Because of its unusual valve location, akin to that of the pre-1915 Coupe de l’Auto and G.P. Delage racers, although these had push-rod valve gear, the Roamer has a high-set exhaust manifold and an impressive, 2-branch aluminium inlet manifold, rising up to the horizontal valves. The carburetter was originally a Stromberg but has been replaced with a modern type 36 VEA Zenith, taking warm air from a muff round the exhaust pipe.
The valve rockers are covered by a big vertical alloy cover, inscribed with the name “Roamer-Duesenberg.” To adjust the tappets this, and the inlet manifold, have to be removed. “Lion” gaskets were supplied by James Walker for the overhaul. A row of large cups on the near-side of the head enable the valves to be ground-in. The plugs, one per cylinder, are at 45° on the nearside, fuel feed is by a large Autovac securely mounted on brackets in front of the cylinder block, there is an alloy 4-blade cooling fan, and sump and petrol tank contents are recorded on dial-type gauges. The fuel tank holds 23 U.S. gallons. The electrical system is 6-volt Westinghouse.
The crankshaft runs, rather alarmingly, in two bearings only. The drive goes via a 14-plate Brown-Lipe dry clutch to a 4-speed Duesenberg gearbox having a geared-up top speed of 1.25 to 1. This gearbox is controlled by a central ball-gate lever with the handbrake lever beside it. It has a curious action, 1st being forward left, 2nd back left, after which you go “round a corner” into 3rd speed, then forward for top gear.
Behind the gearbox is a gear drive for the Stewart-Warner ribbon speedometer and the fabric joint for the open propeller-shaft. Rear suspension is by double cantilever springs on each side, as on the Hon. Patrick Lindsay’s Napier-Railton.
There used to be a gearbox-driven tyre pump (not fitted at present) and the exhaust system incorporates a cut-out. The open decked Barley body, with steps in place of running boards, rear screen, curtain-type sidescreens, and deep valances, is typically vintage-American. The Roamer is a l.h.d. car, its big wood-rimmed steering-wheel having four dished alloy spokes with ignition and hand-throttle levers above it, Klaxon horn button in the centre. The lower pane of the screen opens outwards and the wooden dashboard carries clock and speedometer on the right, central light-switch panel, ammeter, oil-pressure gauge and combined choke-cum-air-valve control. An unusual item is a button for delivering extra oil to the timing gears while, because side-lamps were not required on American cars in the ‘twenties, the lamps-switch on the extreme right of the dash switches off the rear lamps independently of the other lamps.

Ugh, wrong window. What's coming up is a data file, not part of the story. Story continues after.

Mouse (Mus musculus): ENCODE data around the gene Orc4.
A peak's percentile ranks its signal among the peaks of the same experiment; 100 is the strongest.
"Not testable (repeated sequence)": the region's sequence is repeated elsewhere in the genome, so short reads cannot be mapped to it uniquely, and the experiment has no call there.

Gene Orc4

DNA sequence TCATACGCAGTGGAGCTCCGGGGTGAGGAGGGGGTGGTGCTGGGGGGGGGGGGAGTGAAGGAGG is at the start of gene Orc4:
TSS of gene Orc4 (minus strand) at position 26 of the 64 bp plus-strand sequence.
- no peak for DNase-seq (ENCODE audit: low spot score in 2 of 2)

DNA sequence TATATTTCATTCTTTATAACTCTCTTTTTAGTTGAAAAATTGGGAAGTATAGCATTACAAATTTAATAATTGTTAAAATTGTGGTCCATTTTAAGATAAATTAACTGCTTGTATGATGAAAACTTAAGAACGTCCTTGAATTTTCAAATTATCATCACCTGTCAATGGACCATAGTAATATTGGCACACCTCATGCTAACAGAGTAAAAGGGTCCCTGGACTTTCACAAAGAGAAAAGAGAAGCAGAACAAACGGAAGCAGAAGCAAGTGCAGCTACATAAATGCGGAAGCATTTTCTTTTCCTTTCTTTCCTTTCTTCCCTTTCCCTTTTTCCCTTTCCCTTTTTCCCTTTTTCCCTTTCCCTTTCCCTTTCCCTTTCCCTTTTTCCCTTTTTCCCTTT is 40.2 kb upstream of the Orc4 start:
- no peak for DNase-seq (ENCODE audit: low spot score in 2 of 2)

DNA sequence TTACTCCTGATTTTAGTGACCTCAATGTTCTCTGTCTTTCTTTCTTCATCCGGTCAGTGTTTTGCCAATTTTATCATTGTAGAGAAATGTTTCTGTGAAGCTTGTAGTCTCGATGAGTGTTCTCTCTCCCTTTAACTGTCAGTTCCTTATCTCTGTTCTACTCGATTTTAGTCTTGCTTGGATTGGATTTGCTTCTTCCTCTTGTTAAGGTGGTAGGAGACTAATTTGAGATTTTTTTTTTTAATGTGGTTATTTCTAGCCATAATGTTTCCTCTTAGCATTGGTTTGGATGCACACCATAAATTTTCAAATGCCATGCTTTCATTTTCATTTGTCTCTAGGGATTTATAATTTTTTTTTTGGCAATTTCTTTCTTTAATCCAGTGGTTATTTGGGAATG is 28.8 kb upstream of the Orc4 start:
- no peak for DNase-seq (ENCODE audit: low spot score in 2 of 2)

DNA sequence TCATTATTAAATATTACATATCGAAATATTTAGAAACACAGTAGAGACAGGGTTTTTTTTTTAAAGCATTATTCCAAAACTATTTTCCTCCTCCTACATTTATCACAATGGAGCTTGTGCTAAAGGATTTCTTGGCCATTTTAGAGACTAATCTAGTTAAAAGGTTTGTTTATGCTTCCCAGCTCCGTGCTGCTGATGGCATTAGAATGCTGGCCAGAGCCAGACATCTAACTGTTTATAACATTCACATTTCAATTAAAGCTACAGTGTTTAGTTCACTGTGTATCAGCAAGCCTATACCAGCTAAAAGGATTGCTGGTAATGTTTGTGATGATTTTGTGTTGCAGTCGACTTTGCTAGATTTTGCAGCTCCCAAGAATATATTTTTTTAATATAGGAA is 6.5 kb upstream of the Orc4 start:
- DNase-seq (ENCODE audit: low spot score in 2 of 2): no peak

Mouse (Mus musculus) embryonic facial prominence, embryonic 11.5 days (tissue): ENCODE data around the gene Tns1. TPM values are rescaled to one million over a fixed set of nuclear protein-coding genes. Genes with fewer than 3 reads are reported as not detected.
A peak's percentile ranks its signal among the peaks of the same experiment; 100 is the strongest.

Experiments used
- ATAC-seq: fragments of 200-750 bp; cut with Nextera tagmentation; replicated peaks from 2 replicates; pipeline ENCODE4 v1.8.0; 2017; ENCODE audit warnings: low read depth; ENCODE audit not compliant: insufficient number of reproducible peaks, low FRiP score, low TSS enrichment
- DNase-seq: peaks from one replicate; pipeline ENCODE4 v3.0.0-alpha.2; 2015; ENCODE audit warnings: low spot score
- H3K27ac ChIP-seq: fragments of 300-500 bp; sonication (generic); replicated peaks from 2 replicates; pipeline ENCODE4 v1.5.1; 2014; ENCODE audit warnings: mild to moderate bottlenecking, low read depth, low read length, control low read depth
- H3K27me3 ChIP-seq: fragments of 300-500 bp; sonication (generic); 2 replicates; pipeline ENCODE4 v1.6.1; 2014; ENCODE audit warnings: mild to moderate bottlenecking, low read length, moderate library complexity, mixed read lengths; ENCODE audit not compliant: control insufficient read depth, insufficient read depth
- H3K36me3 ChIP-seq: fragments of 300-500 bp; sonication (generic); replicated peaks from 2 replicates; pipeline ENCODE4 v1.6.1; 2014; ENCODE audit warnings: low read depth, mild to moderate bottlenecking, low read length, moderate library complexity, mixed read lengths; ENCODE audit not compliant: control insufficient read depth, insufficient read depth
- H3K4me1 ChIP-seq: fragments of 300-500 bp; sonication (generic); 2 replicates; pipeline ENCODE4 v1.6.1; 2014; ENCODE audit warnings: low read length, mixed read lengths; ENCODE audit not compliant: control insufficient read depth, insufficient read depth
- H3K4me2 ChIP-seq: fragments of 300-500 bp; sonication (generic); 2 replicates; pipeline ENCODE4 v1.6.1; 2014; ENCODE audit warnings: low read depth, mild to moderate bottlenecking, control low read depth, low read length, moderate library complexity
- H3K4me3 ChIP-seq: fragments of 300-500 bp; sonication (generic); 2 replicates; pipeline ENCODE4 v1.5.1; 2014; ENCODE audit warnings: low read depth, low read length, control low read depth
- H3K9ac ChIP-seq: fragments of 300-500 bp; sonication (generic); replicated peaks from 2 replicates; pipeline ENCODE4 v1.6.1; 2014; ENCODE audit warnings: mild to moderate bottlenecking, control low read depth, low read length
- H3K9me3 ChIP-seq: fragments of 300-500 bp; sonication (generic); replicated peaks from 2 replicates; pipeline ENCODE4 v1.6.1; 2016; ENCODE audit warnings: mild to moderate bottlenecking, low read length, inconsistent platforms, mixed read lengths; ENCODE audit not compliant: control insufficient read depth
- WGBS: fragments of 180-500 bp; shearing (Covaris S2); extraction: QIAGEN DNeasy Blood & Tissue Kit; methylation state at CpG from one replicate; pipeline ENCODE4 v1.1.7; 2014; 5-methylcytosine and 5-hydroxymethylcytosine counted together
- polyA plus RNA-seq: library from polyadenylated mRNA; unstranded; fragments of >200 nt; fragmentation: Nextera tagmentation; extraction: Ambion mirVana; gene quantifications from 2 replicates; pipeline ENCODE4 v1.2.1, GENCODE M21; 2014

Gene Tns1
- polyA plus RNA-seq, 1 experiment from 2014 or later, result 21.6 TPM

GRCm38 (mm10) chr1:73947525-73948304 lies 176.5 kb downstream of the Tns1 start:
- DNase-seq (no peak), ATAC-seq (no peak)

I do not know the list-price of the car but in 1923 they asked 2,485 dollars for the more prosaic Continental-engined tourer. According to “Doyle,” production ceased in 1930.
A drive from Llanelly to Carmarthen to see a 1908 Alldays & Onions and a very original M.-type M.G. Midget showed that the Roamer has a long stride, so that it pulls effortlessly up hills, even if its top speed is held down to 45 m.p.h. in deference to its 2-bearing crankshaft. The gear-change is very slow and tricky, a dragging clutch making engagement of bottom cog a matter of determination allied to patience. The steering, heavy for parking, lightens up at speed but there is pronounced oversteer. The view over the bonnet is very suggestive of a pre-1914 Rolls-Royce, and a Motometer labelled “Roamer” tops the eared radiator cap. There is a deep exhaust note and enough noise from beneath the riveted bonnet to dispell any suggestion that the engine might be a sober side-valve—this is the mechanical cacaphony of complicated machinery. The long wheelbase makes for a steady ride.
Fuel consumption is around 11 m.p.g. but oil leaks call for about a pint of lubricant every 80 miles. I am glad to be able to add that this very rare Roamer is in the hands of a sympathetic keeper (who is restoring a balloon-tyred, mid-vintage sleeve-valve B.S.A. saloon) and is not for sale.—W. B.